June 28th, 2014 §
This is a nymph form of the Wheel Bug (Arilus cristatus), which I found perched on an almost-blooming thistle in my “wildflower meadow.” The nymphs appear in mid-June, and when they molt they will emerge brilliant coral with the characteristic wheel-shaped ridge on the back. About twenty minutes after molting, the Wheel Bug will turn from pink to grey.
Wheel Bugs, which are members of the Assassin Bug family, are incredibly beneficial to have in your garden as they prey on all sorts of pests including members of the dreaded stink bug family (harlequin bugs, squash bugs, brown marmorated stink bugs, etc.), which really decimate my garden. However, you don’t want to get bitten by an Assassin Bug—it is supposedly ten times more painful than a bee sting. So give these guys a wide berth when you find them, but definitely keep them around!
June 27th, 2014 §
The year’s second batch of bluebirds hatched early this week. There were four eggs, and now three hungry babies.
June 26th, 2014 §
This is the first harvest of summer 2014—a few squash and zucchini that managed to outrun the oncoming squash bugs, some hot peppers, basil and other herbs, and five Sun Sugar tomatoes. Tomatoes before the fourth of July—not bad considering our long, cold spring.
The zinnias are just coming on, and I bet tomorrow I will see the first cosmos bloom. It is great to be back in the cutting flower business. From now until frost there will be homegrown bouquets all around my house.
Such bounty calls for a celebration with fire. As I didn’t do much for the Solstice this past weekend, I fired up the grill to cook a first harvest/Solstice feast as thunder bounced around the mountains. I just got the grill a few weeks ago, a gift from my mom, and it’s been a steep learning curve to understand this entirely new way of cooking. It’s a good challenge, and one I needed as my culinary selfeducation had grown stagnant. It feels wonderful to push myself, to make mistakes, have “eureka” moments and accidental epiphanies, and at the end of it all, if I’m lucky, dinner.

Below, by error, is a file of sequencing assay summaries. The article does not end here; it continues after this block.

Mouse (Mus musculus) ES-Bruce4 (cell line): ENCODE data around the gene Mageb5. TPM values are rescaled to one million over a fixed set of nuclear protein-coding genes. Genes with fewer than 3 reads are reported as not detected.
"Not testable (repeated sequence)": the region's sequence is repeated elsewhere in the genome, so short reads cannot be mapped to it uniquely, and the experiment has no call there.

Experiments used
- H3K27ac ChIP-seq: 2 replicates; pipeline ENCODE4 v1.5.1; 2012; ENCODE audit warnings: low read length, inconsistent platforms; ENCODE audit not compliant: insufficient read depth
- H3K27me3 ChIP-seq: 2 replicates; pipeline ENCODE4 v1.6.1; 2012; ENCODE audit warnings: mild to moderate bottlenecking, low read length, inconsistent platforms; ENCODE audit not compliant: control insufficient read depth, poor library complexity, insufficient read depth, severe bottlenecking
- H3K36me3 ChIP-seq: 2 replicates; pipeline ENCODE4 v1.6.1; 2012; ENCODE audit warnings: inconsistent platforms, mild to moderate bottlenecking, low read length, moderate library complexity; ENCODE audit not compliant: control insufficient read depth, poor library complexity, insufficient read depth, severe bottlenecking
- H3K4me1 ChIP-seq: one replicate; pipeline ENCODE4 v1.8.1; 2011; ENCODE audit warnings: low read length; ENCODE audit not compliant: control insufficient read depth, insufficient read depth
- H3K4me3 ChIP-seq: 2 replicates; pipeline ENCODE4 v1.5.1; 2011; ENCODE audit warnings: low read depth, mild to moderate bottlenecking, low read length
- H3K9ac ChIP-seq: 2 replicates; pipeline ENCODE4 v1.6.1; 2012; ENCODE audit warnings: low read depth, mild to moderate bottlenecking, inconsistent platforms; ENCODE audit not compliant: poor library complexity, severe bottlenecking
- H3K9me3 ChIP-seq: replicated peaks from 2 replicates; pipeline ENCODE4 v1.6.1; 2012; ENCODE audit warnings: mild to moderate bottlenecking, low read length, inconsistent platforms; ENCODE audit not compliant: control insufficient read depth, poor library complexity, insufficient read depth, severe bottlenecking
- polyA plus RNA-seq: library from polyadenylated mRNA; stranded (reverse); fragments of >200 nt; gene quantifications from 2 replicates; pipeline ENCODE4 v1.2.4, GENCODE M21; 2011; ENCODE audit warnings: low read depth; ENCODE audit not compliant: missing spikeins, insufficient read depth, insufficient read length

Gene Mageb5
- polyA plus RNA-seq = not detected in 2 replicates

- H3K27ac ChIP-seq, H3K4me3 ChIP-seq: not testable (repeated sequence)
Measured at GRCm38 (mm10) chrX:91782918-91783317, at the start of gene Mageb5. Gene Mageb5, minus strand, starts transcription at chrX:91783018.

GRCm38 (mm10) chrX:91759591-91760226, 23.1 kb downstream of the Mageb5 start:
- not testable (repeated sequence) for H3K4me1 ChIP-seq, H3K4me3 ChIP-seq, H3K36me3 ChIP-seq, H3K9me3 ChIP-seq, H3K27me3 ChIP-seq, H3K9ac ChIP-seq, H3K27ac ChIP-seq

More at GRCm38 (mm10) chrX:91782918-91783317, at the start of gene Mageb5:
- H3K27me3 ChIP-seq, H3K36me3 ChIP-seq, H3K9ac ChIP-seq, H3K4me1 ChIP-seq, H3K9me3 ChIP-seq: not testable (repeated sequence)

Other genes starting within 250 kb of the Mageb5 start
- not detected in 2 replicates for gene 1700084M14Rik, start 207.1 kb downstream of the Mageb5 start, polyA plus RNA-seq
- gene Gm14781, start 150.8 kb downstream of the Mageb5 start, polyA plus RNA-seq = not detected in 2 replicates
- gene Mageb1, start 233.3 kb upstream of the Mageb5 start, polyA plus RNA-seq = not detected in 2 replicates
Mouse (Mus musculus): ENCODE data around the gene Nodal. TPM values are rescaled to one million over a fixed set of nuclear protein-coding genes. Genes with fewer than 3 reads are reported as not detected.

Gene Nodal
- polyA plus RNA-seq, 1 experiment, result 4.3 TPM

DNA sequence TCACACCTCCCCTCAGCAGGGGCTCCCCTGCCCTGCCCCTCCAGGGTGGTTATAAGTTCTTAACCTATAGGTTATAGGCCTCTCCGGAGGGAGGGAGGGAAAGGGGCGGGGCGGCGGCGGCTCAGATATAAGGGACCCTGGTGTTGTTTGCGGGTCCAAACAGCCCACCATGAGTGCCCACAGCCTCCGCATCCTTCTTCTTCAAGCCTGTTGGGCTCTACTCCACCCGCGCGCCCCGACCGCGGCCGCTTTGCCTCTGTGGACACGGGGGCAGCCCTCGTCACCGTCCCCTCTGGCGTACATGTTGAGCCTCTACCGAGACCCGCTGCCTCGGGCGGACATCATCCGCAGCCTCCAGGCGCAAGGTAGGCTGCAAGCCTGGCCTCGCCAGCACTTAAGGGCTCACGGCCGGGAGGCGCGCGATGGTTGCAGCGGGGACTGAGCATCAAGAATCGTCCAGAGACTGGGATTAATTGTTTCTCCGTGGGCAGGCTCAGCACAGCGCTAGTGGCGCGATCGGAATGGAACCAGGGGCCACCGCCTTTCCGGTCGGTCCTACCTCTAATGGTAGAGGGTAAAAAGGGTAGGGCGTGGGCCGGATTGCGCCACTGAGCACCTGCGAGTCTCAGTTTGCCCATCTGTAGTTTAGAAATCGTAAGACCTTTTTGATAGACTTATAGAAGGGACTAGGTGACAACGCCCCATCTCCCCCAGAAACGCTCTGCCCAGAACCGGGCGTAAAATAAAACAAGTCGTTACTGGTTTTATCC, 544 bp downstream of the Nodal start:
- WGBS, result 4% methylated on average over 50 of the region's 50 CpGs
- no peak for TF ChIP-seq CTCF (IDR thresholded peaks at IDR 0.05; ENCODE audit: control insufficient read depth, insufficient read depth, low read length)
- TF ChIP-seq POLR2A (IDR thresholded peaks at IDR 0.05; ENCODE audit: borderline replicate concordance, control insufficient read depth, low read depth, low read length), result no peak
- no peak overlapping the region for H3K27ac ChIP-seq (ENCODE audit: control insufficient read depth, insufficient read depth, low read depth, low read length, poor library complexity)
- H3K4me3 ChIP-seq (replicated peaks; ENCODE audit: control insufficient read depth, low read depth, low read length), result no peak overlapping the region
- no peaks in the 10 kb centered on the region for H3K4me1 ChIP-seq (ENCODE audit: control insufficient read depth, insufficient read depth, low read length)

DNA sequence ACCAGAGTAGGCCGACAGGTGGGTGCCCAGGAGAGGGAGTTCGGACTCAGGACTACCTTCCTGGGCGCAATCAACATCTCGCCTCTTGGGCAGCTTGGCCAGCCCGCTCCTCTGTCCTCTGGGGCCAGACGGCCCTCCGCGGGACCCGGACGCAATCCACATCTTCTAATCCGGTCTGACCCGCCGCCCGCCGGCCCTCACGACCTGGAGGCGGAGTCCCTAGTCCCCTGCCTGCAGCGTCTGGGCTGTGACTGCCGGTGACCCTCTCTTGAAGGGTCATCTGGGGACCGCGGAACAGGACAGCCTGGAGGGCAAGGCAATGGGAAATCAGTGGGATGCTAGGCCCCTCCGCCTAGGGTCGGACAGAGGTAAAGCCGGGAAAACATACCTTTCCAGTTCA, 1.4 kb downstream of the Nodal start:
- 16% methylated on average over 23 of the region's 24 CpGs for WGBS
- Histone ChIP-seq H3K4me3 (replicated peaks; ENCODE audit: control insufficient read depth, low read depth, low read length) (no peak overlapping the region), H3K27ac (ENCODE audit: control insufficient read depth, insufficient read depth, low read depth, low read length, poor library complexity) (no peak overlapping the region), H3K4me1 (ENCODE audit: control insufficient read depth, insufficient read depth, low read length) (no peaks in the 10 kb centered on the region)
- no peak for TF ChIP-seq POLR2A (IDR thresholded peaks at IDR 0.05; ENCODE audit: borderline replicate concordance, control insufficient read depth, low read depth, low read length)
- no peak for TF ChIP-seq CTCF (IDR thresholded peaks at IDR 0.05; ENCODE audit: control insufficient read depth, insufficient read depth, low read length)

And what a dinner it was. Garlic shrimp, my veg, some corn slathered with butter and seasonings and wrapped back up in its husk to grill. A simple, perfect salsa made with my five pretty gold tomatoes, basil, salt, pepper and olive oil. These squash were on a whole other level from the pallid supermarket varieties I grilled last week. Call me a tree-hugging hippie, but I can taste a difference when I eat something I planted in April as a two-leafed seedling, nurtured and protected, and finally harvested within twenty minutes of consuming. Vegetables taste alive, almost meat-like in their nutrition and vitality. They go straight to my brain.
And, nothing is wasted.
June 25th, 2014 §
Look who bounded in the house last night, keyed up like all get-out, covered forehead to paws in skunk juice, as I was all showered and in my pjs and ready to go to bed? At least he took it like a man and was only shot down his front and not all over. So last night at 10:00 p.m. I was doing emergency bathing in a little puddle of floodlight.